Letters to the Editor
Juvenile Offenders
Psychiatric News
Volume 39 Number 19 page 37-37

Thank you for featuring the plight of juvenile offenders in the August 20 article on the findings of a congressional report. I believe that it is not enough for Congress to only learn about the warehousing of these youngsters—they should do something about it.

When youths with conduct disorder are locked up and youths with depression are incarcerated alone despite a high risk of suicide, Congress should know that it is time for action. By using detention centers as "psychiatric waiting rooms," we run the risk of making young offenders who could still be positively rehabilitated develop a deviant self-image and a sustained criminal career.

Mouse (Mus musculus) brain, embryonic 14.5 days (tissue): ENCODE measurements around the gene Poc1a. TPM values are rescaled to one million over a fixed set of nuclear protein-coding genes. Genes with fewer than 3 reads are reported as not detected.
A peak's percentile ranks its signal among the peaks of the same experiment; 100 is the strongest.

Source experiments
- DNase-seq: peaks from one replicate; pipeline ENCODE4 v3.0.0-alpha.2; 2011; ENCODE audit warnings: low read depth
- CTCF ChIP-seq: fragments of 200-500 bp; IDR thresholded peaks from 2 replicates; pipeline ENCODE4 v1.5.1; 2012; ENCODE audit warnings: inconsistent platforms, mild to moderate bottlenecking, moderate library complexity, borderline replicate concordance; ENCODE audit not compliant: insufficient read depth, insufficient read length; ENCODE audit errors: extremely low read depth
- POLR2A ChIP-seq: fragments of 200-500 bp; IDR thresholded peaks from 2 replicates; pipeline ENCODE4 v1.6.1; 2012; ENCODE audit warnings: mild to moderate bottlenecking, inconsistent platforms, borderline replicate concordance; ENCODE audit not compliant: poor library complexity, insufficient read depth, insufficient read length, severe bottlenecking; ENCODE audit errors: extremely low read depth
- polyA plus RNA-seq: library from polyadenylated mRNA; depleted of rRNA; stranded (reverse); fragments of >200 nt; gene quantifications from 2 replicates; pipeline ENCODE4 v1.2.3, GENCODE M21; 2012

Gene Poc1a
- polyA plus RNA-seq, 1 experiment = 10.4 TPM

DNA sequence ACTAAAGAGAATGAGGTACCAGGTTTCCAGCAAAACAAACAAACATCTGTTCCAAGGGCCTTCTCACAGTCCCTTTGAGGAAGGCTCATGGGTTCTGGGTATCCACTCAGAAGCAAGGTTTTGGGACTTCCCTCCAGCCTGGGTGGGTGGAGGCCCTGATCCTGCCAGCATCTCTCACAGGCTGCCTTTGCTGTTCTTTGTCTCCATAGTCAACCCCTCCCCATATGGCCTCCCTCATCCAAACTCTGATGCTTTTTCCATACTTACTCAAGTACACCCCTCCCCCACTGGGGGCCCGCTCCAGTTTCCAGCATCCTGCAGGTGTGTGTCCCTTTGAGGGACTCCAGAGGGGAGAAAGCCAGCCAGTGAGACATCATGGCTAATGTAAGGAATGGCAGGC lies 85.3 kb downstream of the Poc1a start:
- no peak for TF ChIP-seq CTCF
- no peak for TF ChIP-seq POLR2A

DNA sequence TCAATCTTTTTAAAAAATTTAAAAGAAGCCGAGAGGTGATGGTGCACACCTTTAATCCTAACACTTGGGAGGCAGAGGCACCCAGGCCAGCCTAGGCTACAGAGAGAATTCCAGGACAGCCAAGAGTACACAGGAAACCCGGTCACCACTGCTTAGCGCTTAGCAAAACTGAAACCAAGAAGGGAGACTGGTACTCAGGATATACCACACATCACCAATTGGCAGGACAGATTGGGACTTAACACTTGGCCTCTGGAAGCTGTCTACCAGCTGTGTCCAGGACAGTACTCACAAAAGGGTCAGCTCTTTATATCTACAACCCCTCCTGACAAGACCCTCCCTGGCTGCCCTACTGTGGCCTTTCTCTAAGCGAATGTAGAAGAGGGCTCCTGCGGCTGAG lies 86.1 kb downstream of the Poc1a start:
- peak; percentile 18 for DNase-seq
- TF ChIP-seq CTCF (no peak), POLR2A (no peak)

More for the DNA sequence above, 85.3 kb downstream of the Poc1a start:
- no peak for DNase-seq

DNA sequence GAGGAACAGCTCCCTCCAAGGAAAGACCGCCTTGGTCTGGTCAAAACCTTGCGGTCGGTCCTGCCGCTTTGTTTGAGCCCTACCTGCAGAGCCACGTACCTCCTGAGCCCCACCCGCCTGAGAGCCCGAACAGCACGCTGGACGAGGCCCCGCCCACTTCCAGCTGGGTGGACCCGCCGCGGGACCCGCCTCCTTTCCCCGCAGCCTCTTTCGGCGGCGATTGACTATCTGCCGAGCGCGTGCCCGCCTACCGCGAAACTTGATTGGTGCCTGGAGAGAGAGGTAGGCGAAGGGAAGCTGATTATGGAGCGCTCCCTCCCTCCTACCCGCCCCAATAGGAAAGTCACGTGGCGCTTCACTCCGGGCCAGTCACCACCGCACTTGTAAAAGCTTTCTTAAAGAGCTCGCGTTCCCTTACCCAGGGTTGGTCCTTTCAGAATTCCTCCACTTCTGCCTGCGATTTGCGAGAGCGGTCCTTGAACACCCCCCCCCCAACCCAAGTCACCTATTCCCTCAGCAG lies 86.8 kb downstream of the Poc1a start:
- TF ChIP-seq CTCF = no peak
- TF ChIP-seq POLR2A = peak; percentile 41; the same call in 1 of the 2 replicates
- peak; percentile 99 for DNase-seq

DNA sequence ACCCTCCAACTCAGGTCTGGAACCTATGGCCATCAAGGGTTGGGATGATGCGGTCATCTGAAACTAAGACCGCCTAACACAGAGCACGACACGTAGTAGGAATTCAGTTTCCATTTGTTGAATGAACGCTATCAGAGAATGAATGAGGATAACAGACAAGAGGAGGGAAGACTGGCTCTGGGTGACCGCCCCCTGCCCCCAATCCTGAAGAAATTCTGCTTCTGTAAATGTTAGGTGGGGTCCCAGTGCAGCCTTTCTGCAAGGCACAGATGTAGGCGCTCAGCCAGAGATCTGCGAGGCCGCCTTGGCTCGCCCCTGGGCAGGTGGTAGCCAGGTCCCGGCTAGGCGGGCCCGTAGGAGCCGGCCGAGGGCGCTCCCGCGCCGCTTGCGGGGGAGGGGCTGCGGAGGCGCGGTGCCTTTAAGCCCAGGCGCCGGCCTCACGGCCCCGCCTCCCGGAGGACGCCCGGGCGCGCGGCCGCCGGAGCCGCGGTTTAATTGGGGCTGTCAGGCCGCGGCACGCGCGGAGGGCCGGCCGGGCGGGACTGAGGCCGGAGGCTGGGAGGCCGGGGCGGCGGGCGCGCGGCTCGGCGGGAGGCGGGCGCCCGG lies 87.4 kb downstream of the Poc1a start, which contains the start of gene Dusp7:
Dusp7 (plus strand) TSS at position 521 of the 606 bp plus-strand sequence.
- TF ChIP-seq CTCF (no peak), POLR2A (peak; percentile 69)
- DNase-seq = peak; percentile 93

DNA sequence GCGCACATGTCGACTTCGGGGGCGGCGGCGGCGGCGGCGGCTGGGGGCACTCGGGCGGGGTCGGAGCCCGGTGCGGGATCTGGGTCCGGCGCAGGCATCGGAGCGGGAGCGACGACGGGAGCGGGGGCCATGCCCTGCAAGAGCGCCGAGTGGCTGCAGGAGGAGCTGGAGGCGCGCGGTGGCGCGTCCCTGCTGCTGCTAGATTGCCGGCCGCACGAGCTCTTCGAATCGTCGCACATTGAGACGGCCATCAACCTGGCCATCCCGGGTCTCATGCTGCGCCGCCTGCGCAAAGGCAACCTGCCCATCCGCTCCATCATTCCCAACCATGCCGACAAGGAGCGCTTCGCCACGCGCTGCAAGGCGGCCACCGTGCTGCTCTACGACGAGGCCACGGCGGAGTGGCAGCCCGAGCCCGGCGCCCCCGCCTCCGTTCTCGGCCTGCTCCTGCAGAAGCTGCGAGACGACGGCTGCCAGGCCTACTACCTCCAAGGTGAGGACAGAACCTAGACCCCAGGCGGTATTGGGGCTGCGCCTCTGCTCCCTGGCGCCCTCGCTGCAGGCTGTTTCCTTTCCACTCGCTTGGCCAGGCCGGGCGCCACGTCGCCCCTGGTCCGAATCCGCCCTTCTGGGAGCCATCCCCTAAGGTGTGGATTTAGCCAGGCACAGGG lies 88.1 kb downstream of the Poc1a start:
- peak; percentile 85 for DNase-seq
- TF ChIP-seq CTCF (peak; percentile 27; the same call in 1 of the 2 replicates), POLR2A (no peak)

I believe we should look to the United Kingdom for the answer. There, the government provided increased funding to set up an effective court diversion system and satellite juvenile mental health facilities. Such diversion programs serve as "gatekeepers" to the court system and provide the opportunity to discontinue criminal proceedings and institute treatment for those found mentally ill.

With increased funding, states can create multiple satellite youth treatment centers that could offer basic mental health services such as counseling, vocational training, and behavior modification strategies. When youth offenders are handled in this way, it avoids the contagious sociopathic effect of staying too long in detention centers and facilitates rehabilitation. I believe this would benefit the society at large.

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